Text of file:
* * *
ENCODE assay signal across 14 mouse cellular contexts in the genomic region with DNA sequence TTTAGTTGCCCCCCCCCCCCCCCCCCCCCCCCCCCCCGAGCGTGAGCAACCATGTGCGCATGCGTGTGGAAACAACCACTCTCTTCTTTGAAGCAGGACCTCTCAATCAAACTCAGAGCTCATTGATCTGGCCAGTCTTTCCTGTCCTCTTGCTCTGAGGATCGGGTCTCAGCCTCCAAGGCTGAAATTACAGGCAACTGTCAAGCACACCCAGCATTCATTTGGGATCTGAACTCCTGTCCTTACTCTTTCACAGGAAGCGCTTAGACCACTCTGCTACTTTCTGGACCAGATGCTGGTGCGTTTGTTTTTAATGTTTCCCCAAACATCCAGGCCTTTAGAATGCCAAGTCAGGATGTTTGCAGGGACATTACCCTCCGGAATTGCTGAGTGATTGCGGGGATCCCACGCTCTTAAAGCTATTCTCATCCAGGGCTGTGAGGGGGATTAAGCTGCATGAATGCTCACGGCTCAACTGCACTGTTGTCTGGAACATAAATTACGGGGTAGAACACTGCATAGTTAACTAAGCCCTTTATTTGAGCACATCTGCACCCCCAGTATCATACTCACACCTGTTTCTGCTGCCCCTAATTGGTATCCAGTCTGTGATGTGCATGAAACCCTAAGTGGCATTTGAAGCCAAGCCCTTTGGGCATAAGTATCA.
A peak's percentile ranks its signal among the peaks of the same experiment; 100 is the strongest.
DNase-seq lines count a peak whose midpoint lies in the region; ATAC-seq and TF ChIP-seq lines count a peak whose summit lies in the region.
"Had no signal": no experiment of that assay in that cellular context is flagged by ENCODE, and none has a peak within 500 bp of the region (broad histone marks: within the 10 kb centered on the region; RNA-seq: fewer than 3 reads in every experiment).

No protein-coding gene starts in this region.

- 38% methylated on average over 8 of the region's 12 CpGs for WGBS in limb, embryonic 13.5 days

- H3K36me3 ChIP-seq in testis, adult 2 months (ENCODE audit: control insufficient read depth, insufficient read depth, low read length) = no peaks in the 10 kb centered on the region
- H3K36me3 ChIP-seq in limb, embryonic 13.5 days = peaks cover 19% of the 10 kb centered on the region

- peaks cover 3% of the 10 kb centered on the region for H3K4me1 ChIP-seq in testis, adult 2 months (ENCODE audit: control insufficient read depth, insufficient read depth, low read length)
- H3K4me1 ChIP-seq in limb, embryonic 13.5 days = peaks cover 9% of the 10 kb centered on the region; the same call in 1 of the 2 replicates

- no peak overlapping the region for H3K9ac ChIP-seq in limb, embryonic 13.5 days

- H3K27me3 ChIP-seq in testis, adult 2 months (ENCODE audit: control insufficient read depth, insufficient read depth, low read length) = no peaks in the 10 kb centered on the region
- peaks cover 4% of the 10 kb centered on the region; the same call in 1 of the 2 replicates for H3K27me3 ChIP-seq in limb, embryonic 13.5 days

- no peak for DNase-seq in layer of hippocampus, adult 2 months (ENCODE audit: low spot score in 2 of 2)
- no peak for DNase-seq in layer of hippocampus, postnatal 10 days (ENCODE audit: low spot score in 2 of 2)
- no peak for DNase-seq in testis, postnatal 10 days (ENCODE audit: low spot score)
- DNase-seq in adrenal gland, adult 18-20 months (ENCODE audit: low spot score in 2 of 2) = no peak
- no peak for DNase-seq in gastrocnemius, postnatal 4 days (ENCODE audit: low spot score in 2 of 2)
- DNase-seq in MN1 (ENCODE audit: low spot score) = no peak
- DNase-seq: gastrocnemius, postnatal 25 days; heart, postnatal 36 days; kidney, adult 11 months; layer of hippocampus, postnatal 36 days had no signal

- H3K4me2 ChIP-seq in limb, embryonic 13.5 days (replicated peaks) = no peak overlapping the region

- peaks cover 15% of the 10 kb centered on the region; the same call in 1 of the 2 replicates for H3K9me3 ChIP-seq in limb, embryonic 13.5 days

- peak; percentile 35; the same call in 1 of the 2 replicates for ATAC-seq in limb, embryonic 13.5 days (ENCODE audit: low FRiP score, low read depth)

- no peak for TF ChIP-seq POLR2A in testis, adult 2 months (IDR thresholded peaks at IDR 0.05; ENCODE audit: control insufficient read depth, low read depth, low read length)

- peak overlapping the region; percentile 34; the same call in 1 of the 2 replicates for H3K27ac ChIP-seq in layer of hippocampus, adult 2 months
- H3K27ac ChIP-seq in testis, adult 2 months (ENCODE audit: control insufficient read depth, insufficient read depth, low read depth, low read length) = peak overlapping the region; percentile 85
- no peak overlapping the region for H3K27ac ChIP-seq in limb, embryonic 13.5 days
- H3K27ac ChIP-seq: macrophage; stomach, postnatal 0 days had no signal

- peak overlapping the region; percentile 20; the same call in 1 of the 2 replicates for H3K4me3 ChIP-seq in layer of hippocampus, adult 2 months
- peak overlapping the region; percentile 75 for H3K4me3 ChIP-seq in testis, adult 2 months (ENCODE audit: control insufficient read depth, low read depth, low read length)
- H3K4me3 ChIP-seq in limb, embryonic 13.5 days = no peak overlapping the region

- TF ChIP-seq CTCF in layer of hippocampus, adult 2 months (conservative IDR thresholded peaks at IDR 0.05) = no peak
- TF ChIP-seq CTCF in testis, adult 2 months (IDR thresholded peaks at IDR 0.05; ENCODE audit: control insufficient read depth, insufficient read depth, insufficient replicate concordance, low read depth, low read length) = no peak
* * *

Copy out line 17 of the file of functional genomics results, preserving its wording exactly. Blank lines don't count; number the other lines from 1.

- DNase-seq in adrenal gland, adult 18-20 months (ENCODE audit: low spot score in 2 of 2) = no peak